Reid is also a skilled “balloon twister.” But Reid’s creations aren’t just your regular dogs, swords and crowns. His life size balloon creations include recreations of the DeLorean from Back to the Future, a 22 foot ship for Disney Cruises, and dresses. Him and the other six balloon twisters at Tricky Business, can also be seen making balloon creations in restaurants in Hicksville, Carle Place and East Meadow.
Reid has traveled all over the world, entertaining international audiences with his magic. He’s performed at the White House’s July Fourth celebrations the past five years, has been on Martha Stewart’s show and done birthday parties for the children of celebrities. But at the end of the day, the thing he loves most about magic is how happy it makes people.
“I get to make people smile for a living. I wake up in the morning and my goal is to make the world a happier place,” Reid said. “When I do a trick or make a balloon animal for a kid and see that look in their eyes, it’s the greatest feeling in the world.”
For more information, or to book Tricky Business to perform at your next event, visit www.trickybiz.com.
Friday, 31 October 2014 00:00
It was quite a panel at the Hicksville Community Center Oct. 20 as State Senator Jack Martins and Senate Candidate Adam Haber discussed their qualifications and answered public questions about their upcoming election bids in the 7th Senate District. Congressman Steve Israel was on hand as well as 13 District State Assemblyman Michael Montesano and contender Lou Imbroto. The event was hosted by Northwest Civic Association President Joel Berse.
Martins, who previously served as Mayor of Mineola and was elected to Senate in 2011, said that the State of New York is in much better financial shape since he has taken office.
Thursday, 30 October 2014 00:00
Alan Yu, an external auditor from the firm, Cullen & Danowski LLP gave the findings of the annual district external audit at Oct. 22’s Hicksville Board of Education meeting. Discussed at the meeting were the financial statements of the 2013-14 school year which officially ended June 30.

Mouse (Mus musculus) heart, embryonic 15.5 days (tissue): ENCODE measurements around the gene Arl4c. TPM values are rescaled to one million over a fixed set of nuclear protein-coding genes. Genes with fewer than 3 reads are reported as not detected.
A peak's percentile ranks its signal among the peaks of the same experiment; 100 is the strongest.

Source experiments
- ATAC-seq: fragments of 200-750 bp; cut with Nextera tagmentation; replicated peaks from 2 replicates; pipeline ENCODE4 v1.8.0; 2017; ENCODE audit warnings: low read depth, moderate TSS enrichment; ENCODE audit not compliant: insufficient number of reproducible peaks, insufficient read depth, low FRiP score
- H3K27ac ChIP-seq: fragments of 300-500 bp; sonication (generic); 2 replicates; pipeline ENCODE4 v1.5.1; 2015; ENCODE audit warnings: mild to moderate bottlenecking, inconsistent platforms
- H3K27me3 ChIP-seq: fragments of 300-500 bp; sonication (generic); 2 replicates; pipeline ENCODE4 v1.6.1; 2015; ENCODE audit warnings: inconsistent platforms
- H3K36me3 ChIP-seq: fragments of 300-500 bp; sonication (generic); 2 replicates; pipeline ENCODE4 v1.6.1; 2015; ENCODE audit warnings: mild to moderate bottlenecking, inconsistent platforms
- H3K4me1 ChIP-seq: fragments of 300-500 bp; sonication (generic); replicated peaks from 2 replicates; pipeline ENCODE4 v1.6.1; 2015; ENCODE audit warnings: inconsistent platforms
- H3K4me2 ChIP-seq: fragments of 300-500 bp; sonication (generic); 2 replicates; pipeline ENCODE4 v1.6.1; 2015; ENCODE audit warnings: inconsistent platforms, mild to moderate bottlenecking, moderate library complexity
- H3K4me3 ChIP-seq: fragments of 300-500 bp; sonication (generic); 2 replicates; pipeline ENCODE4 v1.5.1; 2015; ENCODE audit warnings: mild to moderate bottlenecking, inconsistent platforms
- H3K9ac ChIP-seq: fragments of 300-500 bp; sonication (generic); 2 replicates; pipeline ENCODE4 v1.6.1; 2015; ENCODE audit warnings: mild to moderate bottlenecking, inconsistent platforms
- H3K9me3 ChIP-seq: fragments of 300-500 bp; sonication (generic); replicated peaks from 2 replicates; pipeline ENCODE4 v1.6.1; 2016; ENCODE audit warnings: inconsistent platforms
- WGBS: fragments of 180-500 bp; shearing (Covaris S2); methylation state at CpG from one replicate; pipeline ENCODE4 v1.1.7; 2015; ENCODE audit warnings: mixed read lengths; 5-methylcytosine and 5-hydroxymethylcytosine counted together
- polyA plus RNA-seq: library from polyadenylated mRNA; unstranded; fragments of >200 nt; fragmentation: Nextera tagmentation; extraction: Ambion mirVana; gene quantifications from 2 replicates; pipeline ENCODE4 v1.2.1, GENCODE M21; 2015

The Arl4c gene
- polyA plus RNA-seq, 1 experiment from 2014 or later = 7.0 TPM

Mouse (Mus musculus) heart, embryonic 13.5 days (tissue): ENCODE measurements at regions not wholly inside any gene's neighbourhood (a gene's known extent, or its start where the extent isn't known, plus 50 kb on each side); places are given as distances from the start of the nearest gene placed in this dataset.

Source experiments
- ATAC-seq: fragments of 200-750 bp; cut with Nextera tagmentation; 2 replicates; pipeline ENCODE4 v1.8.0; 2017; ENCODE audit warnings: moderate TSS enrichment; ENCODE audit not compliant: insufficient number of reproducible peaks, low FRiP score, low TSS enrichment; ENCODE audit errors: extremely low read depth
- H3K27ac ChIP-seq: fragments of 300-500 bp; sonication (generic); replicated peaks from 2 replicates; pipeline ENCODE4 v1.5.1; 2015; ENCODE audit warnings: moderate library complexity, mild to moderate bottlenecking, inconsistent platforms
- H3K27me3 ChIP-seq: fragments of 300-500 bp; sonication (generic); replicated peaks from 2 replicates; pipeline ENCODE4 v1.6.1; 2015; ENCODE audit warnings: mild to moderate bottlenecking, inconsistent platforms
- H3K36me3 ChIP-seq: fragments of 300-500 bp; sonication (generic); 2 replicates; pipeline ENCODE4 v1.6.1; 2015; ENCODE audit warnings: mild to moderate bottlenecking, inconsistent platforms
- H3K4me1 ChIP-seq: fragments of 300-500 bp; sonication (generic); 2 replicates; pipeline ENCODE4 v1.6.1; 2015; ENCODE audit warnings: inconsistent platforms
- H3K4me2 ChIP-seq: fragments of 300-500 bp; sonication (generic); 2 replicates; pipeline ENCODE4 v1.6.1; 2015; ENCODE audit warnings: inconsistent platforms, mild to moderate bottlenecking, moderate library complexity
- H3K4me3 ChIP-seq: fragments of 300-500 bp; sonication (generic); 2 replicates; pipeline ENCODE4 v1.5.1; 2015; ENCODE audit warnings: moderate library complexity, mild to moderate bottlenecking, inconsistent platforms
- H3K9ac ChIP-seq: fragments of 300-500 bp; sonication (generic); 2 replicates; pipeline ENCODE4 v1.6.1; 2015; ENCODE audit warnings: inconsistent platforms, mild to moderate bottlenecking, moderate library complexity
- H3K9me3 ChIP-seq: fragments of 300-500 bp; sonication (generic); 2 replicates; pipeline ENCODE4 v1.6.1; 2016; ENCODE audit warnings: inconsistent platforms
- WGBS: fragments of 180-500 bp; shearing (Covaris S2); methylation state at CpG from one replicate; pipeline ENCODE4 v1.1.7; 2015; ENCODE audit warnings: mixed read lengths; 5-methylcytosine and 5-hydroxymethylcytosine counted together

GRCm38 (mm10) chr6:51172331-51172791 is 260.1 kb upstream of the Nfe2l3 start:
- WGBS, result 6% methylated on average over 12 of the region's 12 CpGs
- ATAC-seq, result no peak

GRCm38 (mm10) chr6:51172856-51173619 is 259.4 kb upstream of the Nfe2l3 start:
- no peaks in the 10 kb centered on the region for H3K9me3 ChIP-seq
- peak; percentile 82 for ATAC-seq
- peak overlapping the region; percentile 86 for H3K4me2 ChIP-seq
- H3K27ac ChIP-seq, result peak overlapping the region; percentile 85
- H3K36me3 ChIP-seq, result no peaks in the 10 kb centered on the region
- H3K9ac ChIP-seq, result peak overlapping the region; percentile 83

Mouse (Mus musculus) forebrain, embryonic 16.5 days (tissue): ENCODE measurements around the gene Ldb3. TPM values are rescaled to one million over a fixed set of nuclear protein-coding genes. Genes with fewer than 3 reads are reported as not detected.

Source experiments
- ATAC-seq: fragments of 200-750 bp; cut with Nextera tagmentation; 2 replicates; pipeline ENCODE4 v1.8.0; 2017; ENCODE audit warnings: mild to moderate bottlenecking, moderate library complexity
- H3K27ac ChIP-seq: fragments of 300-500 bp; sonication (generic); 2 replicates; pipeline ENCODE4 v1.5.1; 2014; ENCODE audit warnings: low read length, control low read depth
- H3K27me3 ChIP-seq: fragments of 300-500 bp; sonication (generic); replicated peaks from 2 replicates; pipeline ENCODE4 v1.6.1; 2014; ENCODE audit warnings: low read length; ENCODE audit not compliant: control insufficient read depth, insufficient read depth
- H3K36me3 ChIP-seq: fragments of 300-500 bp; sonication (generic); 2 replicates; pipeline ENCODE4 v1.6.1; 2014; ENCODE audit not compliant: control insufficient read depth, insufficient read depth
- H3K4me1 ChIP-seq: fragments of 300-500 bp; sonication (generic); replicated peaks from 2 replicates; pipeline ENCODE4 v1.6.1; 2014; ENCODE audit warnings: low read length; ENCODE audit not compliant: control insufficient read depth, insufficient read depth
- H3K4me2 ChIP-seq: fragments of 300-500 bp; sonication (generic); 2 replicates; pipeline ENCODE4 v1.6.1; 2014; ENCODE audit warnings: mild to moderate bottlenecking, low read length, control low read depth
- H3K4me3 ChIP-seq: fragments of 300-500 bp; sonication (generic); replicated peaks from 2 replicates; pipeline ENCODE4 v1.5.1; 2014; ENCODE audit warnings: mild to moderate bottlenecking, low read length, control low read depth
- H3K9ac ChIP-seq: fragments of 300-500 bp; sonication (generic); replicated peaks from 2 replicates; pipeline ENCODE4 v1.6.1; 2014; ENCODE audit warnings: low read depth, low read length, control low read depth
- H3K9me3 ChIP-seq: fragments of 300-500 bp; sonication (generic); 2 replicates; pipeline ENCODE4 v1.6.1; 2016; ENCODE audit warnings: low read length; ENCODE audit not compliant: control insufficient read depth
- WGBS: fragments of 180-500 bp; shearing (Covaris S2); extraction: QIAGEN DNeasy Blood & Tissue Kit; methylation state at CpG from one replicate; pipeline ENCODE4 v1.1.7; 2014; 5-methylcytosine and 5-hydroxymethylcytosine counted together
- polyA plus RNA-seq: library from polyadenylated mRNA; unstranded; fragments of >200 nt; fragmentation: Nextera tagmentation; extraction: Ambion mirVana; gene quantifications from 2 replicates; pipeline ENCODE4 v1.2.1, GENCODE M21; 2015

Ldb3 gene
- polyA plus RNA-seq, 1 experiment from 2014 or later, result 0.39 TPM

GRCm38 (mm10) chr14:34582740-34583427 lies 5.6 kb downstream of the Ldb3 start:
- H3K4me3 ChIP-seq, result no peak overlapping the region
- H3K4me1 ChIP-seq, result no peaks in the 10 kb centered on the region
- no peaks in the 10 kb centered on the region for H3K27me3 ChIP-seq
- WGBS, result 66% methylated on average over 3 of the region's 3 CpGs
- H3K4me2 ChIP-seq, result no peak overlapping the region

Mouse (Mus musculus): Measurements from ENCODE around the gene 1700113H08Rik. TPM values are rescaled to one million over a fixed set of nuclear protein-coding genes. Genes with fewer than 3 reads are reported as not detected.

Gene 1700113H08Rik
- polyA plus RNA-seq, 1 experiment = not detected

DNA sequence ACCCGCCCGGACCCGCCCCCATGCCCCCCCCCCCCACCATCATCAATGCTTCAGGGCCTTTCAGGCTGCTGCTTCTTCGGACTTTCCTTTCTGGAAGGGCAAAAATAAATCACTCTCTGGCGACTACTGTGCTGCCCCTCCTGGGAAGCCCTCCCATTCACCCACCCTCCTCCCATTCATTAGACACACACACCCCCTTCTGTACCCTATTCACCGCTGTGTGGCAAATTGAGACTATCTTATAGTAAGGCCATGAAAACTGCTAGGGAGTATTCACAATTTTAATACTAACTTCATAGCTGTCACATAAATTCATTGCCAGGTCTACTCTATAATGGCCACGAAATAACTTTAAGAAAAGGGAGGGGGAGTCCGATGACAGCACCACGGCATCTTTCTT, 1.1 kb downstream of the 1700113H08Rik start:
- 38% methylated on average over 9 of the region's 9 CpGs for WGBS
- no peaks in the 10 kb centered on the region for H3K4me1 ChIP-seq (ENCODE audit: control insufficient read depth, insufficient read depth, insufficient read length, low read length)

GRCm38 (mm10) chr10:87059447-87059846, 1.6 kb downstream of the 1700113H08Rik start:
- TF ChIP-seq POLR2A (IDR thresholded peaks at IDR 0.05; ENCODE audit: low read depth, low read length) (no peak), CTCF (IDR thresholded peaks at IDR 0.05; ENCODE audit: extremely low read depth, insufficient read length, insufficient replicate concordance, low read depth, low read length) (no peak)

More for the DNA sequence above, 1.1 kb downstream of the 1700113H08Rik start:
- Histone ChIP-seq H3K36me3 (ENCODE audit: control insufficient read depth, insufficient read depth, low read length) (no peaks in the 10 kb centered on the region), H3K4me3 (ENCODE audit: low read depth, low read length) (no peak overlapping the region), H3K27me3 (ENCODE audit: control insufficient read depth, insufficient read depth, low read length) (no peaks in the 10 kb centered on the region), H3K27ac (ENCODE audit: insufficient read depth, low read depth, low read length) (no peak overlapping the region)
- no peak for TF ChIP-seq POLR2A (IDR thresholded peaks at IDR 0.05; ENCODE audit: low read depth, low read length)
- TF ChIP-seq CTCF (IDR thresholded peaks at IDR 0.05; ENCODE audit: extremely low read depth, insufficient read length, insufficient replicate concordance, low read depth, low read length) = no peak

According to Yu, the Hicksville School district has a fund balance of $34 million. Roughly 26 to 27 percent of the general fund balance comprises the total budget.
Thursday, 23 October 2014 08:18
The Hicksville girls volleyball team improved to 7-1 by knocking off Oceanside in three consecutive sets by scores of 25-13, 25-19 and 25-14.
Emily Markakis played terrificly, using a powerful serve to record three aces, seven kills and added nine digs. Nikki Chase added six kills and eight digs. Additionally, Raeann Dong was versatile—recording three aces, seven kills and nine digs.
Thursday, 16 October 2014 08:31
The Girls Varsity soccer team, in honor of Breast Cancer Awareness Month, wore pink uniforms and pink socks in their game on Oct. 8 against MacArthur whom they defeated 1-0. The girls and boys soccer programs at Hicksville High School are selling pink ribbon car magnets with a soccer ball and HHS on it with the words “Kick Cancer” on the ribbon. All the money raised will go to the Sarah Grace Foundation, which is a local foundation trying to beat pediatric cancer. The players plan to raise $1,000 for this organization
— From Hicksville High School